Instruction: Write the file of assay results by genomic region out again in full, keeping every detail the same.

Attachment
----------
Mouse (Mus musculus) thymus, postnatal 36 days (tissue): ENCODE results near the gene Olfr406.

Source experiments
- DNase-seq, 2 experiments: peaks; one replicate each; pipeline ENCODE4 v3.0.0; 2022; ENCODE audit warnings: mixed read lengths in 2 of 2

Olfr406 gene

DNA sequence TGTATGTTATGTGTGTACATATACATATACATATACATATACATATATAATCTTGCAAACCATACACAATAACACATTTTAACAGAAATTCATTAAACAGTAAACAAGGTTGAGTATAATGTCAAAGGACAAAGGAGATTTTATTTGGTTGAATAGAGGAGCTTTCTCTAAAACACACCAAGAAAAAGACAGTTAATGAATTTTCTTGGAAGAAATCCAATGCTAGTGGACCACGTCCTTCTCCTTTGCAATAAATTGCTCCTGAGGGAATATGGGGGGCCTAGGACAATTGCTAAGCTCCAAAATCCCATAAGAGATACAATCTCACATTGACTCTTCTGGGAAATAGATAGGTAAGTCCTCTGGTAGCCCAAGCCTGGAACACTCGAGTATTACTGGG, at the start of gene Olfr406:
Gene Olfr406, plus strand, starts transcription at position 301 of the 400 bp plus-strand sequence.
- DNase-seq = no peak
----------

Mouse (Mus musculus) thymus, postnatal 36 days (tissue): ENCODE results near the gene Olfr406.

Source experiments
- DNase-seq, 2 experiments: peaks; one replicate each; pipeline ENCODE4 v3.0.0; 2022; ENCODE audit warnings: mixed read lengths in 2 of 2

Olfr406 gene

DNA sequence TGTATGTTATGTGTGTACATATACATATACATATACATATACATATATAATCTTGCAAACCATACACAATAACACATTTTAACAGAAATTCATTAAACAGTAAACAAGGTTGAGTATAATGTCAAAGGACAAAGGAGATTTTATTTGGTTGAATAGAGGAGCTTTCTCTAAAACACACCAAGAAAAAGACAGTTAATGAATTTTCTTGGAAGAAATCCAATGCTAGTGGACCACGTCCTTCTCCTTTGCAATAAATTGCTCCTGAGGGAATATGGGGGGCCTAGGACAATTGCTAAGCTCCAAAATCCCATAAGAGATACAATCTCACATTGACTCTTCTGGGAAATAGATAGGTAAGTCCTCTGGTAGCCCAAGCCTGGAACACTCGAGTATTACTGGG, at the start of gene Olfr406:
Gene Olfr406, plus strand, starts transcription at position 301 of the 400 bp plus-strand sequence.
- DNase-seq = no peak